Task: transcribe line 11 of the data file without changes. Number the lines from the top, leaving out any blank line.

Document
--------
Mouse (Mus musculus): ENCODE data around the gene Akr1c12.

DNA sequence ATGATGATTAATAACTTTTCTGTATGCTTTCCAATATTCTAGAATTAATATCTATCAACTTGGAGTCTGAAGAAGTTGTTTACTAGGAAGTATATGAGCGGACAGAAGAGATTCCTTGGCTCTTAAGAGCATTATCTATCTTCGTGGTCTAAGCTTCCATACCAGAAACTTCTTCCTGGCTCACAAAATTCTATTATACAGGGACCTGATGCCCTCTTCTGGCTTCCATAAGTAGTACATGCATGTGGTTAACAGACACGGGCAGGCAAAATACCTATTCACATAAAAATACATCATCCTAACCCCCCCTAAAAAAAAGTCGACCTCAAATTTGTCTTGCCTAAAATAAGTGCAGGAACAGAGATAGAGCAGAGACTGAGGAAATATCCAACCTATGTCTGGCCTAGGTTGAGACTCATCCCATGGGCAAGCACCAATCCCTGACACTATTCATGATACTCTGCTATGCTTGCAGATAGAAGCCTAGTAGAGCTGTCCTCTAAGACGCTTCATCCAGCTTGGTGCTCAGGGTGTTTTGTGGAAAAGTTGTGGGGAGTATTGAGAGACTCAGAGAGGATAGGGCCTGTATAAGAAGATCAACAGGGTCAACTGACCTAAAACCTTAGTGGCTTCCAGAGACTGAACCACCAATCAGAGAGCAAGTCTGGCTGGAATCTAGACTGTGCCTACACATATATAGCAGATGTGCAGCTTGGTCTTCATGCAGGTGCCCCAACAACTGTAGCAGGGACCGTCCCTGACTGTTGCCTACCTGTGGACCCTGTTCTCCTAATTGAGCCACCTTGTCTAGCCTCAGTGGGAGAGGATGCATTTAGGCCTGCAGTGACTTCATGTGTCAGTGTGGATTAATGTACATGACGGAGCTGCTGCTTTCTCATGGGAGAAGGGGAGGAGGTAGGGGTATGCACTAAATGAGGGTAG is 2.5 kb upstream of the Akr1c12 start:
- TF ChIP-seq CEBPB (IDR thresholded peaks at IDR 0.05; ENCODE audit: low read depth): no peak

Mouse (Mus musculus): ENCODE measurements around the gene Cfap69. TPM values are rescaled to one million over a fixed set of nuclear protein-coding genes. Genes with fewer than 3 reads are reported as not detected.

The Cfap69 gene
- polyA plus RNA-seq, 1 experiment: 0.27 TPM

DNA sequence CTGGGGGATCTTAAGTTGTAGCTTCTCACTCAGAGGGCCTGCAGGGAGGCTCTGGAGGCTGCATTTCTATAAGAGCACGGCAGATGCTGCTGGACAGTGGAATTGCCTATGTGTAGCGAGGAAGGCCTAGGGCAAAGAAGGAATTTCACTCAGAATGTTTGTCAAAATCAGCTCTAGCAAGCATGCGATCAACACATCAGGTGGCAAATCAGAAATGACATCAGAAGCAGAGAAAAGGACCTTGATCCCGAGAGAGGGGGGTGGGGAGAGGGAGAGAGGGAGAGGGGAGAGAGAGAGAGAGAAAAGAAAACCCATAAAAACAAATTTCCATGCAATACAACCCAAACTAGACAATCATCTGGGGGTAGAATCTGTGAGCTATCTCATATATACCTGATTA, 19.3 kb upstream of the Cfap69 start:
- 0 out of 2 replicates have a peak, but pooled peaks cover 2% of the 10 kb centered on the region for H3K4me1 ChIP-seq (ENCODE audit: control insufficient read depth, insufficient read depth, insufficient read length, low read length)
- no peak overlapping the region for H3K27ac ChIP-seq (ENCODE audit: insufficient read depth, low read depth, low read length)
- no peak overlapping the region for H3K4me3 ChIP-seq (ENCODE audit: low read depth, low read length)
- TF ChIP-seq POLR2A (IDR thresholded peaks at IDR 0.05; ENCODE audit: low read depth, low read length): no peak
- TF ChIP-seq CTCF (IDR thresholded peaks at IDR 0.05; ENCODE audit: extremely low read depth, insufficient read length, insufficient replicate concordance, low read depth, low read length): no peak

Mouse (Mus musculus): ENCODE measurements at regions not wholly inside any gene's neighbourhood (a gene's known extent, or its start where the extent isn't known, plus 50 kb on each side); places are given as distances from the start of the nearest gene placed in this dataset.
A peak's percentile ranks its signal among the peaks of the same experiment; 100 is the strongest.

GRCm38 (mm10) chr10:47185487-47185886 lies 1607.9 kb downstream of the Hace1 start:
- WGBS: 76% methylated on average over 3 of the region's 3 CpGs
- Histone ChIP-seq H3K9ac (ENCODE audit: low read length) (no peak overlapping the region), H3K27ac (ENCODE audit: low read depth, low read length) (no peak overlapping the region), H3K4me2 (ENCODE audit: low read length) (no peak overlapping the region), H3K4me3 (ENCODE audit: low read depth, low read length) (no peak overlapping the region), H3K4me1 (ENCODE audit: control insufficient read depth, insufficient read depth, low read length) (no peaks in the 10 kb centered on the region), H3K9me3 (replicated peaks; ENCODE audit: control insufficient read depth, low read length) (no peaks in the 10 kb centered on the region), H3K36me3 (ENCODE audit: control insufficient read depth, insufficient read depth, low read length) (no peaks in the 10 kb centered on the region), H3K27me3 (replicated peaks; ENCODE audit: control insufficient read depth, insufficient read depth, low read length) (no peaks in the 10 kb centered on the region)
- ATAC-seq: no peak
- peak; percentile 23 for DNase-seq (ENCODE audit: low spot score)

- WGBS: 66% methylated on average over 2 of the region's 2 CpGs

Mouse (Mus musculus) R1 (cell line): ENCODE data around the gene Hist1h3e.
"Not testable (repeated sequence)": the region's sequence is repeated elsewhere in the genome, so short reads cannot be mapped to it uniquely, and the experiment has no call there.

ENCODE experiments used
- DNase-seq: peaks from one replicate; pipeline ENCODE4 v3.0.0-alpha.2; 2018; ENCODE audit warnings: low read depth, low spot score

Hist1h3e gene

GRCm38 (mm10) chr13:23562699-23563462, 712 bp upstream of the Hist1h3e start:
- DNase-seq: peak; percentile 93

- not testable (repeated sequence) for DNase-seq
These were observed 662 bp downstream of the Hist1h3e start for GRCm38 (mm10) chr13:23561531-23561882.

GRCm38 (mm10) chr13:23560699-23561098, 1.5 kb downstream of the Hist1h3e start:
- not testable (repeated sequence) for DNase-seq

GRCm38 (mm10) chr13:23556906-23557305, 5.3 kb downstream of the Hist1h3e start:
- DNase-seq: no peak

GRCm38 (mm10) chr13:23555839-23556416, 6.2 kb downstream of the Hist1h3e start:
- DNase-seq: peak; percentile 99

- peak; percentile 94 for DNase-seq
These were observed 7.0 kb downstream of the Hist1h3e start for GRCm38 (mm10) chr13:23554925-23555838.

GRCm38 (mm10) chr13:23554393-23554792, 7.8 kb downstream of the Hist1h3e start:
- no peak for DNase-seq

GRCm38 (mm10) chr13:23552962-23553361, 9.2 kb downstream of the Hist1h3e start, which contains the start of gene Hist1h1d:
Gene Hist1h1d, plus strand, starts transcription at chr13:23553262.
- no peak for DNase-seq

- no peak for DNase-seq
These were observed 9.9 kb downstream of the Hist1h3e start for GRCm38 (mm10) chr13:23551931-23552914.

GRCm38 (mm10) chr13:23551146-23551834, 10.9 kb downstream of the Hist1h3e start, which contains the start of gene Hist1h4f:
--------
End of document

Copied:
- TF ChIP-seq POLR2A (IDR thresholded peaks at IDR 0.05; ENCODE audit: low read depth, low read length): no peak